Researchers from Melbourne and Sweden say they have found a way to halt the progression of diabetic kidney disease or nephropathy -- a complication that affects as many as 30% of people with type 1 diabetes, and 10-40% of people with type 2 diabetes. These researchers have developed "2H10" -- a drug that they say prevents fatty acids from accumulating in the kidneys. Immunologist and co-author of the study, Dr Andrew Nash says that his team's discovery is so important as current diabetic kidney disease treatments "don't work very well," and "do little to slow the loss of kidney function, and less to reverse it". Dr Nash predicts that human trials over 2H10 will be underway late this year. Watch this space for more details.
WHY ARE YOUR KIDNEYS SO IMPORTANT?
"Our kidneys filter blood through a system of small vessels, which allows waste products to pass through in the form of urine," explains Diabetic Living endocrinologist Dr Sultan Linjawi. "Useful things like protein and red blood cells are retained. High blood glucose levels and high blood pressure can cause damage to these blood vessels, which means the kidneys are less capable of retaining those useful products, specifically protein," he says.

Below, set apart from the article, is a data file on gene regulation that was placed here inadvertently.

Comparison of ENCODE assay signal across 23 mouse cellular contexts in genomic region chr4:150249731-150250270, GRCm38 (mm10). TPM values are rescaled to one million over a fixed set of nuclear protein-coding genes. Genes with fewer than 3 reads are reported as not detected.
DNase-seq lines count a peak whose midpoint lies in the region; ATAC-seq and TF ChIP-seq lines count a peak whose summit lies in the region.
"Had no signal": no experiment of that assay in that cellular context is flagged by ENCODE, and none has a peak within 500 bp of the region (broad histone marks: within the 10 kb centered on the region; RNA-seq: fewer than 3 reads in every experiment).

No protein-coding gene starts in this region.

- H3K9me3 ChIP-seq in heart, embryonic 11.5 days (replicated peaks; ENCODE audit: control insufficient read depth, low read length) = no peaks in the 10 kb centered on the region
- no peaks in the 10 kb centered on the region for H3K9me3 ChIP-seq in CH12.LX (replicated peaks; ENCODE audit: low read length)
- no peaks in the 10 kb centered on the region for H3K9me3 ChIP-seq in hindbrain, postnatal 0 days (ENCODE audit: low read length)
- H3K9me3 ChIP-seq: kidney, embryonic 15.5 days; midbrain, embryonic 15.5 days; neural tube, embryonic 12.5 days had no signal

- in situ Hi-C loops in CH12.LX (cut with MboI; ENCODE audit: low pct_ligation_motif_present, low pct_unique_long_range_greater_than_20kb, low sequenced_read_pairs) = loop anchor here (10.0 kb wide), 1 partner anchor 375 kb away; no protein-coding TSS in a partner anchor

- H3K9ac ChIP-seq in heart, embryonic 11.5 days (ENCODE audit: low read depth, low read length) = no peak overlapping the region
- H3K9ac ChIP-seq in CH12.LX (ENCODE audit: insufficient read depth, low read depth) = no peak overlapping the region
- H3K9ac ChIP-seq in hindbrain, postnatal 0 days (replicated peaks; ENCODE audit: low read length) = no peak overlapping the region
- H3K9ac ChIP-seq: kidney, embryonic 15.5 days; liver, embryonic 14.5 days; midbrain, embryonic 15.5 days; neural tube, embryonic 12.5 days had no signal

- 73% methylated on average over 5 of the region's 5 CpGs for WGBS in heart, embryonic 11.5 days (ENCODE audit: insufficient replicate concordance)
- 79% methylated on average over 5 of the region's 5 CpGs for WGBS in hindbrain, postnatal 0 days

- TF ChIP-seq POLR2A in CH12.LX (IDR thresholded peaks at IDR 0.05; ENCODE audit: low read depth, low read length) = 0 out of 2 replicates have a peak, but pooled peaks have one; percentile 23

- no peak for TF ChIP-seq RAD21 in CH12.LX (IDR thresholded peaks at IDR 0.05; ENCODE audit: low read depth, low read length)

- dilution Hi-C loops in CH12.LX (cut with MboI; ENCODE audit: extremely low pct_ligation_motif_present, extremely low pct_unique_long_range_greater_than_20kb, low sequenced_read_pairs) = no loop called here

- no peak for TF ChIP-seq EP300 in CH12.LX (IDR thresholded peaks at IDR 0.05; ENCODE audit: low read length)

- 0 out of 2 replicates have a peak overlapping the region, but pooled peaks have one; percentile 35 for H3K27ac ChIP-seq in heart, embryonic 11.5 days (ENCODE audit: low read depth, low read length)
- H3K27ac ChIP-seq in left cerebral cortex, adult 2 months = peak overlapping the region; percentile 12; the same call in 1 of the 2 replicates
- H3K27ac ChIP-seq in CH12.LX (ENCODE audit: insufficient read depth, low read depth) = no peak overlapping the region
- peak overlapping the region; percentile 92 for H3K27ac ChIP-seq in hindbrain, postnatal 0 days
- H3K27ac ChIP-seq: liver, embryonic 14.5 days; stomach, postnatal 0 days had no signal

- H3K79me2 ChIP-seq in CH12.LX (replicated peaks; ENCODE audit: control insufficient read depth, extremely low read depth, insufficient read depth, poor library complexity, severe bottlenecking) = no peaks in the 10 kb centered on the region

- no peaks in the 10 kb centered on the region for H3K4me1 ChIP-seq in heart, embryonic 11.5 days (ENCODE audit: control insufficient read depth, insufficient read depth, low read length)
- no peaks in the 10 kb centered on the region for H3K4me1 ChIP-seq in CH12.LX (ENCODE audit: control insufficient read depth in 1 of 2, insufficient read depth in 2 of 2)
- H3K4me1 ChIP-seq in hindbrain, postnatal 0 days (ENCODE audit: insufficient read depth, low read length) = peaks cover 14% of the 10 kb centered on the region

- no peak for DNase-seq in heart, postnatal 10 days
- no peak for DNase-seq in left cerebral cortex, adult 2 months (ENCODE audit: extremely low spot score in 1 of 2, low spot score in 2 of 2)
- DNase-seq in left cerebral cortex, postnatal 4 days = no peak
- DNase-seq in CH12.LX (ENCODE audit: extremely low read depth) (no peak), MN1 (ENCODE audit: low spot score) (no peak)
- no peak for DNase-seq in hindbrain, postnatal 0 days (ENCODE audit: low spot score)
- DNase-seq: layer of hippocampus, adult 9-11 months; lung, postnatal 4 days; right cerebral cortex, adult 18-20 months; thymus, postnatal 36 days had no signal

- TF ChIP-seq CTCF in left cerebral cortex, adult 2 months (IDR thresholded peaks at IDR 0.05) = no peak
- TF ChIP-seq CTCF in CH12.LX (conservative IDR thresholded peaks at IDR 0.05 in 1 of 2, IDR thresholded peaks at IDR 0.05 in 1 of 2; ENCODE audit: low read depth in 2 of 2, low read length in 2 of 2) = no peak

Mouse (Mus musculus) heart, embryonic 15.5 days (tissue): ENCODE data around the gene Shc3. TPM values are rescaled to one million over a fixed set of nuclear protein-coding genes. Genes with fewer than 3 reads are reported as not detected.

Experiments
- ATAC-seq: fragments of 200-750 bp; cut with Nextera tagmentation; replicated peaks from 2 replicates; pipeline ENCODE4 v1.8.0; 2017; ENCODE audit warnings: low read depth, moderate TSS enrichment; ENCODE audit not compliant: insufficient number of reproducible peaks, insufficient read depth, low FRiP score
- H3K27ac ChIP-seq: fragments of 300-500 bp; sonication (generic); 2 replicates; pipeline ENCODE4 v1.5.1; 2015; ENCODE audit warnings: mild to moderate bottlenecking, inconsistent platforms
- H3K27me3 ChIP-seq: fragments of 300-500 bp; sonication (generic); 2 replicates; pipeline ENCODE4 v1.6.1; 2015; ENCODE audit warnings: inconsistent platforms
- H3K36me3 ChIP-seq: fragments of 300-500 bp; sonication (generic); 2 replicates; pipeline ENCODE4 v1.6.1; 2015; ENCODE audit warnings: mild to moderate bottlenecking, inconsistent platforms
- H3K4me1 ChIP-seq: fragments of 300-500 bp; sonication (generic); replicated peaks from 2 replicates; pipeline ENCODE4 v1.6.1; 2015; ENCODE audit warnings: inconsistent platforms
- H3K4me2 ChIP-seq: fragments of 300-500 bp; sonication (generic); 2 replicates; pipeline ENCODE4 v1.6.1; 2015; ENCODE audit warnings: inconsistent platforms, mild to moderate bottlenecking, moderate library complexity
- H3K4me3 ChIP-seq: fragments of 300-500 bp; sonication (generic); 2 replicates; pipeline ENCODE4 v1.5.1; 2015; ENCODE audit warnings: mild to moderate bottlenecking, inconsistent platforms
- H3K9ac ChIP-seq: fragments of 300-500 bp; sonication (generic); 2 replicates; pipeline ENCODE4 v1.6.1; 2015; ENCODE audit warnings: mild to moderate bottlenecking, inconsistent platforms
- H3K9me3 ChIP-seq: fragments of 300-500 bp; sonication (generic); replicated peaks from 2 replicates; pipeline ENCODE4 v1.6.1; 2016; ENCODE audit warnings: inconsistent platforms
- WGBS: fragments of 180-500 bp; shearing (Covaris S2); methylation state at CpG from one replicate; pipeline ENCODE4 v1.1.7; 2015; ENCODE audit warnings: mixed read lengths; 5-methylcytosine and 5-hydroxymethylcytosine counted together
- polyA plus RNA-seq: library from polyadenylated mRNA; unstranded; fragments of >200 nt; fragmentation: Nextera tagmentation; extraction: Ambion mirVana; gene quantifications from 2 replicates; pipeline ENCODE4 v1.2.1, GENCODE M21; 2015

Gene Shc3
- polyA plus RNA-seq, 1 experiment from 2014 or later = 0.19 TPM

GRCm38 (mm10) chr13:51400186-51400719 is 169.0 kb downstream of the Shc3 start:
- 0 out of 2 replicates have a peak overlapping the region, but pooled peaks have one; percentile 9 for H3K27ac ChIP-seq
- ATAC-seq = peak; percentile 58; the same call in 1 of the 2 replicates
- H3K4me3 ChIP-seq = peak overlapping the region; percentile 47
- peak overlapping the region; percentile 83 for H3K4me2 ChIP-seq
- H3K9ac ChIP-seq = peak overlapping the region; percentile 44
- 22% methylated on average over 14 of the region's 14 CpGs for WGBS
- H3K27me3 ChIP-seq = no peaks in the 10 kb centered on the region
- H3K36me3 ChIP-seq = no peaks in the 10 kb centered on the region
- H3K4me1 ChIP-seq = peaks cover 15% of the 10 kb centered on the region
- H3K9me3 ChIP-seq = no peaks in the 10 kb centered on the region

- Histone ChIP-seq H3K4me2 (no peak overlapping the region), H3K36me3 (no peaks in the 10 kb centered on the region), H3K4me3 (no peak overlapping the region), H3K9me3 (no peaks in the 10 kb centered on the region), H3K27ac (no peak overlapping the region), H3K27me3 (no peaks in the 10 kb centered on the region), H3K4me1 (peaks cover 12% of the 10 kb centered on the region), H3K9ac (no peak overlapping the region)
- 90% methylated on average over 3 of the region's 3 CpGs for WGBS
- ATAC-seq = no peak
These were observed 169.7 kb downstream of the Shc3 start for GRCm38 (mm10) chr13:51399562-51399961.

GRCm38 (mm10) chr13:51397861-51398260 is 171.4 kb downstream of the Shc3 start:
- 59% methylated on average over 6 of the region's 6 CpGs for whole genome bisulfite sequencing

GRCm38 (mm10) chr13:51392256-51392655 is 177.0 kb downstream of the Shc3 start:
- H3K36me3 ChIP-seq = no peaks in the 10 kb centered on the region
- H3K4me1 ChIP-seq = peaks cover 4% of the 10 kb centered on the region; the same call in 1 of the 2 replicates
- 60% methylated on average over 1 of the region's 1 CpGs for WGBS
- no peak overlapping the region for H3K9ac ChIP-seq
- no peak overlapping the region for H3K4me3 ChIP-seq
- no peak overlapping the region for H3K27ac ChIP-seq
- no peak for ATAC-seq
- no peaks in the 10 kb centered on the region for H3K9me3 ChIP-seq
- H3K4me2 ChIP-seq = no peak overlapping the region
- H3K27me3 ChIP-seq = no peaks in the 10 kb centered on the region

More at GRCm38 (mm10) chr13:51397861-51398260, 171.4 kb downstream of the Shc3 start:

HOW CAN YOU PROTECT YOURSELF FROM KIDNEY DISEASE?
‘Keeping your blood glucose levels and blood pressure as close as possible to the normal range will reduce your risk of developing kidney disease," says Dr Linjawi. "It’s a good idea to also limit the amount of sodium in your diet and drink plenty of water. Certain medications may be a problem; your specialist will be able to advise if you are taking something that should be avoided if you are at risk of kidney disease."
WHAT ARE THE CURRENT TREATMENT OPTIONS FOR KIDNEY DISEASE?
"If you’ve already been diagnosed with kidney disease, you will still benefit from maintaining good control of your blood glucose levels and blood pressure," says Dr Linjawi. "Your doctor may prescribe a medication called an ACE inhibitor to help slow the progression of the disease and you may be referred to a dietitian to reduce the amount of protein in your diet. Your nephrologist (kidney specialist) may recommend you for dialysis or transplant if your kidney function falls to 10-15 per cent."